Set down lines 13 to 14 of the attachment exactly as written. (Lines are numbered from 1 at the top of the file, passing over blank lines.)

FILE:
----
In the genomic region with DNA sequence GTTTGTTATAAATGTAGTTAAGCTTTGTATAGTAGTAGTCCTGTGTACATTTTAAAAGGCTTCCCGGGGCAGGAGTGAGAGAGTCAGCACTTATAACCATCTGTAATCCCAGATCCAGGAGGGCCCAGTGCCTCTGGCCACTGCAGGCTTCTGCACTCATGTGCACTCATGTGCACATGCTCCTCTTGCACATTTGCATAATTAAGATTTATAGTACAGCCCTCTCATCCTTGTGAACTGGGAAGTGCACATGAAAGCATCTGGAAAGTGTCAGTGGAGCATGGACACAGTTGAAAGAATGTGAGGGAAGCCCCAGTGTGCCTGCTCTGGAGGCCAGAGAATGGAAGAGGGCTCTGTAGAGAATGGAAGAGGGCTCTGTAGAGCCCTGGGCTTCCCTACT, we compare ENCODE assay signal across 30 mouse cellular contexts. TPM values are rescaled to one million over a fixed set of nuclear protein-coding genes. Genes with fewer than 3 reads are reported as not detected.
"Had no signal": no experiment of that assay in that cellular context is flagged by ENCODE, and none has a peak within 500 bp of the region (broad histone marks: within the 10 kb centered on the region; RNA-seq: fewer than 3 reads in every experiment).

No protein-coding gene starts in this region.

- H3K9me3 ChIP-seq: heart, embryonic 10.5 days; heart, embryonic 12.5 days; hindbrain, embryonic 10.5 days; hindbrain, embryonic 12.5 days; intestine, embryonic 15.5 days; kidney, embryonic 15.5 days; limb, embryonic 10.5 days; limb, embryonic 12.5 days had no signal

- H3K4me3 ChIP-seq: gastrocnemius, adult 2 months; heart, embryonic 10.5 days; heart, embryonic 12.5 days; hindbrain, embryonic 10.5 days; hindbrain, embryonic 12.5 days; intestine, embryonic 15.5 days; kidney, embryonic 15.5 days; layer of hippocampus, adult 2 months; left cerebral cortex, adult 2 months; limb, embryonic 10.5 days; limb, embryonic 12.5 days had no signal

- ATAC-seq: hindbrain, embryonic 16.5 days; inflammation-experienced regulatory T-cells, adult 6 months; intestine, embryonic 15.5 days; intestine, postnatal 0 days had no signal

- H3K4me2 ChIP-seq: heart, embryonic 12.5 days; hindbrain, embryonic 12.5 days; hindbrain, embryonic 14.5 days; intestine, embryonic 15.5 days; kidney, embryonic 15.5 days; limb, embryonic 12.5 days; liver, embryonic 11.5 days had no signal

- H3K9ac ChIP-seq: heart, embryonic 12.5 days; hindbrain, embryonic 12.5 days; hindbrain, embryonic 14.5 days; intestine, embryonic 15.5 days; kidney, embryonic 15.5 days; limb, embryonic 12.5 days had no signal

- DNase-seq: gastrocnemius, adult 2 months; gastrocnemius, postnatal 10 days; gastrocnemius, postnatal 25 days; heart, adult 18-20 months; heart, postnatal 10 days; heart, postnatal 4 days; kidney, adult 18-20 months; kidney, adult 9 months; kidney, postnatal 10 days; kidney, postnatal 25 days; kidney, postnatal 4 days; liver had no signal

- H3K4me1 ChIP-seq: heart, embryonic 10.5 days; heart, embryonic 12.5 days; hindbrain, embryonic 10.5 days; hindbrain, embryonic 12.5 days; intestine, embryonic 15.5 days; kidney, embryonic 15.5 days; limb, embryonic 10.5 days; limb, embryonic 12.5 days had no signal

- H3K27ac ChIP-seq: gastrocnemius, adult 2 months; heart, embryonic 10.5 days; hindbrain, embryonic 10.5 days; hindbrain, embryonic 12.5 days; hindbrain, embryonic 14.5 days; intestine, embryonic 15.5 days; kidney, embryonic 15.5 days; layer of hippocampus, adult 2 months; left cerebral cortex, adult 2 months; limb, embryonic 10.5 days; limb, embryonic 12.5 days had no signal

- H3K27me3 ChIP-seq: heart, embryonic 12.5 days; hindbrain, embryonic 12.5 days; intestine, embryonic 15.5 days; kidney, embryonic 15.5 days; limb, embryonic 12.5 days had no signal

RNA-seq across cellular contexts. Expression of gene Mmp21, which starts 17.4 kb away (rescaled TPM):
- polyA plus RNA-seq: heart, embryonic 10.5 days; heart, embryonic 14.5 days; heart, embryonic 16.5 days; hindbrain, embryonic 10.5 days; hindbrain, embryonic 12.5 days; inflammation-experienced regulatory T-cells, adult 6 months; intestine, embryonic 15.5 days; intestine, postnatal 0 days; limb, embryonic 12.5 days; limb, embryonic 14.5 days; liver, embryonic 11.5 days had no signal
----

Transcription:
RNA-seq across cellular contexts. Expression of gene Mmp21, which starts 17.4 kb away (rescaled TPM):
- polyA plus RNA-seq: heart, embryonic 10.5 days; heart, embryonic 14.5 days; heart, embryonic 16.5 days; hindbrain, embryonic 10.5 days; hindbrain, embryonic 12.5 days; inflammation-experienced regulatory T-cells, adult 6 months; intestine, embryonic 15.5 days; intestine, postnatal 0 days; limb, embryonic 12.5 days; limb, embryonic 14.5 days; liver, embryonic 11.5 days had no signal